People are waiting in line for three to sometimes 6 hours in the hot sun just to vote. For the most part, they are happy to do it. (Yeah right!) No seriously; They are quite relieved that their vote will be counted this time around.
The Election Protection team has been working out of the local NAACP office in the local church. (The New Birth Vision To Victory Baptist Church, in North Miami.)
On Saturday, at the precinct where Steve was working, voting was open from 1-5 pm. The way things worked at that precinct, at 5pm, the Elections Clerk goes and gets in line. Everyone in front of Clerk gets to vote. It provides an easy means of protecting those who got there in time to those trying to sneak in after the deadline. (Note: Other precincts are using a priority ticket system -- just like a rock concert ticket line. Numbered tickets are handed out to the line and the numbers are called out later. This allows people to sit down and hang out. Or go get some food and come back, or whatever. Remember, it can take hours for your turn to come up.)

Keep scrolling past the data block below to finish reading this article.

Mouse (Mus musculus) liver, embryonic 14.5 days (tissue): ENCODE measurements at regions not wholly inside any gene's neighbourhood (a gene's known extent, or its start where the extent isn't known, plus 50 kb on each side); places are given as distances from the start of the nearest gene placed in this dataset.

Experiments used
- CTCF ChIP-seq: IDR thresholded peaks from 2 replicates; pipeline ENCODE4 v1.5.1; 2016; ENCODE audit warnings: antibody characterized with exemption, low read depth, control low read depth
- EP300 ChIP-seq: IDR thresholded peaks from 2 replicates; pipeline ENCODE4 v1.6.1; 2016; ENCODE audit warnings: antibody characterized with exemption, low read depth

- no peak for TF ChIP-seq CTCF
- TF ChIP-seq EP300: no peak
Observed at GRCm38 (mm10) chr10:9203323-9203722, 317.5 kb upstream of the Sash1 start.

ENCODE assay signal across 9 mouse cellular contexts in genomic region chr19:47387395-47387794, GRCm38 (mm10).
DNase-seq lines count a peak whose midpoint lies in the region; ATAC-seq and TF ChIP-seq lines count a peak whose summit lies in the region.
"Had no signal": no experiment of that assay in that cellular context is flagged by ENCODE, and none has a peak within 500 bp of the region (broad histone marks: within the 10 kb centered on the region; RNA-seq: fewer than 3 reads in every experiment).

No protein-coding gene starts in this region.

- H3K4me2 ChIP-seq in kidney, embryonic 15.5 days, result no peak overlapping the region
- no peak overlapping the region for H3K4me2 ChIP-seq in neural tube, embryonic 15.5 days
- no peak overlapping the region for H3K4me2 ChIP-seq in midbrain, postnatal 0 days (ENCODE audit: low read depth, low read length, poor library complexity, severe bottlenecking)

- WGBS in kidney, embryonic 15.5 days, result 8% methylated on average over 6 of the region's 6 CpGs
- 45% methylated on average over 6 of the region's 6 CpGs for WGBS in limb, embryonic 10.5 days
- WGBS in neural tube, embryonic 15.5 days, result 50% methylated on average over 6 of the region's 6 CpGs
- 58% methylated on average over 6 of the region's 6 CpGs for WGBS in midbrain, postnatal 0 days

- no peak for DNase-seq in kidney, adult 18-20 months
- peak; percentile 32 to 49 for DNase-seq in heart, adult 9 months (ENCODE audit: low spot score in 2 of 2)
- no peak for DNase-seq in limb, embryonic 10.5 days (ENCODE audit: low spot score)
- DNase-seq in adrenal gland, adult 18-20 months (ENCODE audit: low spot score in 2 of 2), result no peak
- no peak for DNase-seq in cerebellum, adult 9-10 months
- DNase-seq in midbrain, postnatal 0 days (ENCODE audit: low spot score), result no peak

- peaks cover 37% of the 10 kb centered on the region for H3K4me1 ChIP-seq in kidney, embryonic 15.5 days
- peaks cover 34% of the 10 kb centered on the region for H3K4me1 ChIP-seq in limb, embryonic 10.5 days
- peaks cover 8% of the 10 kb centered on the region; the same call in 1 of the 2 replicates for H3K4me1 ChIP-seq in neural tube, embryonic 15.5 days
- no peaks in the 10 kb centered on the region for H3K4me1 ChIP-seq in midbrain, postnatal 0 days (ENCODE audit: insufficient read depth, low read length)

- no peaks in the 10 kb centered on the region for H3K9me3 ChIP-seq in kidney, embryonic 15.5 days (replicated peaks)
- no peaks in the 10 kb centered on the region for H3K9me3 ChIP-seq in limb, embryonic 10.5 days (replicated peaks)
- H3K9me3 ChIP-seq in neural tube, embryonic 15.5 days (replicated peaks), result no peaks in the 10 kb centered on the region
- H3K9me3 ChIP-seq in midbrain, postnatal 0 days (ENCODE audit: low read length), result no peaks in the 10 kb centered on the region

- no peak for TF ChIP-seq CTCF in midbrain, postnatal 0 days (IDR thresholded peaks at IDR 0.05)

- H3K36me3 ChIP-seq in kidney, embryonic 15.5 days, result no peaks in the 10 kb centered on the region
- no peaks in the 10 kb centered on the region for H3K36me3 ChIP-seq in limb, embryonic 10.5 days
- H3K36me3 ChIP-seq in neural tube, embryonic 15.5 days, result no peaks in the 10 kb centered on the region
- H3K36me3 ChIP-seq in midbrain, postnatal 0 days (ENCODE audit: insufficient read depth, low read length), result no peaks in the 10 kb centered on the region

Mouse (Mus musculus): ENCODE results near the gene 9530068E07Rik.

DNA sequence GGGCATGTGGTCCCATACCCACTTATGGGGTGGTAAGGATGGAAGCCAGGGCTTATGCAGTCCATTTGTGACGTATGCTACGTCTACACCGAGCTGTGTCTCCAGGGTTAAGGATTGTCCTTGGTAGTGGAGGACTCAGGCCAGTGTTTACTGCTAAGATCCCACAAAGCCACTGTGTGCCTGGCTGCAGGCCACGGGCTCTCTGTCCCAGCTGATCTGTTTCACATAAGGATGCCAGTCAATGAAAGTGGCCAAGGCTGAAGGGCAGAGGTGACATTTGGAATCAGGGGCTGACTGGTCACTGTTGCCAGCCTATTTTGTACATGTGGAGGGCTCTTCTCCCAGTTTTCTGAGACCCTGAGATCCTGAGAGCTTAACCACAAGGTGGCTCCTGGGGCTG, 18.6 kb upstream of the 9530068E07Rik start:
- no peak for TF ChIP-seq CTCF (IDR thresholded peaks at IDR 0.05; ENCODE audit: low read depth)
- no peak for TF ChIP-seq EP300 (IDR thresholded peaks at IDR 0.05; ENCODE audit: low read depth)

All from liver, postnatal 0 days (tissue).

Steve described what he called a "festival atmosphere." The law in Florida is that you can't bother voters within a 50 ft radius of the precinct (note: in California, it's 100 ft). So immediately outside of that 50 ft radius, people are gathering, people are singing songs, music is blaring, people are dancing, performing circus tricks (seriously), giving speeches, playing games with their kids -- you name it. It's a feel good kinda atmosphere. These people aren't taking their votes for granted. They appreciate being counted this year, and they appreciate all of the people that came out of the woodwork to monitor the process to ensure that their votes would be counted this year.
Steve and his team (5 from San Francisco and 1 person from Seattle) have been driving buses of lawyers and voters around, delivering water, and doing whatever else is needed using a fleet of 20 vans that have been rented from the airport.